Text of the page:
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HC again puts on hold intellectual property rights authority notices on limitation

The Delhi High Court has again put on hold operation of two fresh public notices issued by the intellectual property rights authority, giving lawyers and litigants time till June 1 to complete documentation in cases before it.

On May 11, the high court stayed a May 4 public notice of the Controller General of Patents, Designs and Trademarks (CGPDTM), giving lawyers and litigants time till May 18 to complete the documentation process. It said the Supreme Court on March 23 had directed that limitation period in all cases would stand extended until further orders with effect from March 15.

Justice Jyoti Singh, in her order on May 21, while staying the CGPDTM’s May 18 and May 20 notifications, has questioned the authority “what prompted it” to issue the two public notices in the backdrop of the apex court’s March 23 direction and the high court’s May 11 decision.

The high court also said once the apex court extended limitation period from March 15 till further orders, it was “not open to any court, tribunal or authority to impose timelines on limitation period, even if it is prescribed under a special law.

The high court issued notice to CGPDTM and asked it to file its response by June 17.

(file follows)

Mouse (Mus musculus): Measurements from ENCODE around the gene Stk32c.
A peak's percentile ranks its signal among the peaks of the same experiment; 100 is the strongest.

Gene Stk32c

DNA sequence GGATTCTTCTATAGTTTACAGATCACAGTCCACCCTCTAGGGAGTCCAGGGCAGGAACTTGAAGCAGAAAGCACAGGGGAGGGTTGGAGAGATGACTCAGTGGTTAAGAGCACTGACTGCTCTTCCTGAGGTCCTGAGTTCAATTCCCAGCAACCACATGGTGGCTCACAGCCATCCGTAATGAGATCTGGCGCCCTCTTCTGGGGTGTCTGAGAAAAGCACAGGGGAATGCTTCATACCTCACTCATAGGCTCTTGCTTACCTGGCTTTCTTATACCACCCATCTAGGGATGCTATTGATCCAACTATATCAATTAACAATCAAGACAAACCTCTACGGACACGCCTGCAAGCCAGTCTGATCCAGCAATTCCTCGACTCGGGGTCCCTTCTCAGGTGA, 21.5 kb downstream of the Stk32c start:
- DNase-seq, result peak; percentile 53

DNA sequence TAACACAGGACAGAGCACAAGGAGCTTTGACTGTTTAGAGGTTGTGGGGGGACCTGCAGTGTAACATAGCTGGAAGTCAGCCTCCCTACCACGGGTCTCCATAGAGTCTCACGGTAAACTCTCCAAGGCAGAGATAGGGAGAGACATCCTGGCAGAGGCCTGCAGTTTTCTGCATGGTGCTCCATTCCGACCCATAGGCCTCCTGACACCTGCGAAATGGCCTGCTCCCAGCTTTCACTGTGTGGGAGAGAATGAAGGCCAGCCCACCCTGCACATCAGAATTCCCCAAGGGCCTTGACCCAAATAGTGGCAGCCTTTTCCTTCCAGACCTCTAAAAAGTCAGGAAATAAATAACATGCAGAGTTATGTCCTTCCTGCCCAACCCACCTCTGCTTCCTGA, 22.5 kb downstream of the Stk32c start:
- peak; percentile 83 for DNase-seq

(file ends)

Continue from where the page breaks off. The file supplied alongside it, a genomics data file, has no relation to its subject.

“In the meantime, the operation of the public notices dated May 18 and May 20 is stayed, until further orders of this court,” Justice Singh said.

The order came on the plea of Intellectual Property Attorneys Association (IPAA), represented by senior advocate Chander Lal and advocate Archana Sahadeva, challenging the two notices.

The two notices had extended to June 1 the deadlines falling between March 15 to May 17, but had not extended the timelines from May 18 onwards.

IPAA contended that this implies that failure to meet the timelines would result in valuable rights of the stakeholders being adversely affected.

It also contended that by not extending the timelines expiring on May 18 and thereafter, CGPDTM has put the litigants and lawyers in jeopardy by forcing them to move out of their homes to file counter statements, evidences and other documents.

IPAA also claimed that even extension of deadlines, falling between March 15 to May 17, to June 1 placed an “enormous burden on the stakeholders as the window is too narrow”.


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